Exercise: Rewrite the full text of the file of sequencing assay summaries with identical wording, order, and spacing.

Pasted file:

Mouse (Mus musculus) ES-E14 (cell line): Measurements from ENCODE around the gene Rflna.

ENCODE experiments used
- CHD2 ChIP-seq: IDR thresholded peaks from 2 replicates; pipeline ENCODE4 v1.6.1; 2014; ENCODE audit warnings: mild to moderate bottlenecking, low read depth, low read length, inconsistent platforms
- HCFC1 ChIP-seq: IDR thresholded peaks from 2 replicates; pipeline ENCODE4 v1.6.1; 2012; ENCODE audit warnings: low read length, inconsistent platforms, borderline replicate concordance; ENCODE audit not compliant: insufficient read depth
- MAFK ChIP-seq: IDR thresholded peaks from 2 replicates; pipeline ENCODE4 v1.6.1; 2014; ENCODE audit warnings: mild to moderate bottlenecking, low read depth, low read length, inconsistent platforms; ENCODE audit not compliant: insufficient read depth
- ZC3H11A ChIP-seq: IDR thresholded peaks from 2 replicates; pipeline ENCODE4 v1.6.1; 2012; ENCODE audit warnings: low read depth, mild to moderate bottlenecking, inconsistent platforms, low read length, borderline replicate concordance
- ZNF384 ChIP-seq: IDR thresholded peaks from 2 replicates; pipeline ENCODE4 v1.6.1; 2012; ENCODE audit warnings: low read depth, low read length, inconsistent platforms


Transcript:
Mouse (Mus musculus) ES-E14 (cell line): Measurements from ENCODE around the gene Rflna.

ENCODE experiments used
- CHD2 ChIP-seq: IDR thresholded peaks from 2 replicates; pipeline ENCODE4 v1.6.1; 2014; ENCODE audit warnings: mild to moderate bottlenecking, low read depth, low read length, inconsistent platforms
- HCFC1 ChIP-seq: IDR thresholded peaks from 2 replicates; pipeline ENCODE4 v1.6.1; 2012; ENCODE audit warnings: low read length, inconsistent platforms, borderline replicate concordance; ENCODE audit not compliant: insufficient read depth
- MAFK ChIP-seq: IDR thresholded peaks from 2 replicates; pipeline ENCODE4 v1.6.1; 2014; ENCODE audit warnings: mild to moderate bottlenecking, low read depth, low read length, inconsistent platforms; ENCODE audit not compliant: insufficient read depth
- ZC3H11A ChIP-seq: IDR thresholded peaks from 2 replicates; pipeline ENCODE4 v1.6.1; 2012; ENCODE audit warnings: low read depth, mild to moderate bottlenecking, inconsistent platforms, low read length, borderline replicate concordance
- ZNF384 ChIP-seq: IDR thresholded peaks from 2 replicates; pipeline ENCODE4 v1.6.1; 2012; ENCODE audit warnings: low read depth, low read length, inconsistent platforms